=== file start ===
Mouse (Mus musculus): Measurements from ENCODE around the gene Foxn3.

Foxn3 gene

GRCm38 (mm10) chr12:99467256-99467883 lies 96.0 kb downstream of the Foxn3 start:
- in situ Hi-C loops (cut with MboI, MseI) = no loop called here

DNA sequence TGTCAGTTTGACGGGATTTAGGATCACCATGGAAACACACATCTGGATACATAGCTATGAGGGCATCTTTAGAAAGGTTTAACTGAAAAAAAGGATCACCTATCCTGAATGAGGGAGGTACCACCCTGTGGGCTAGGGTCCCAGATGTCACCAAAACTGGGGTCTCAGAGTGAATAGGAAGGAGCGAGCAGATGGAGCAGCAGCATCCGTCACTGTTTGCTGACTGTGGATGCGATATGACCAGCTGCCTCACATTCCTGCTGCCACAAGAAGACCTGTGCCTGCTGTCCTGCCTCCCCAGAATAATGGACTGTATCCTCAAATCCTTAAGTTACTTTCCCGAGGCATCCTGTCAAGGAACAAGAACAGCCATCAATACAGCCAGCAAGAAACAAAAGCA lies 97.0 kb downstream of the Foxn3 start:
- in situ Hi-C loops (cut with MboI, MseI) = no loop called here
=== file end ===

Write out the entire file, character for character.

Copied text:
Mouse (Mus musculus): Measurements from ENCODE around the gene Foxn3.

Foxn3 gene

GRCm38 (mm10) chr12:99467256-99467883 lies 96.0 kb downstream of the Foxn3 start:
- in situ Hi-C loops (cut with MboI, MseI) = no loop called here

DNA sequence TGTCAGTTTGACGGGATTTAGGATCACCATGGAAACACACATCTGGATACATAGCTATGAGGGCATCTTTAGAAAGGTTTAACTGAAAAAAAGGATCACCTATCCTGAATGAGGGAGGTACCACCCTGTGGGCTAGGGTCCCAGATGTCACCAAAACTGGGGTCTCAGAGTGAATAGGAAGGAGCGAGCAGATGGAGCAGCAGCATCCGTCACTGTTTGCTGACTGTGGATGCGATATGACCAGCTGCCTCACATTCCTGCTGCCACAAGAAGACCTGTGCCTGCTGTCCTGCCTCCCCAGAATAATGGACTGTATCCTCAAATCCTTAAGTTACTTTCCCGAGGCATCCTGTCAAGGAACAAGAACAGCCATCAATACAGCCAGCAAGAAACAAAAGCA lies 97.0 kb downstream of the Foxn3 start:
- in situ Hi-C loops (cut with MboI, MseI) = no loop called here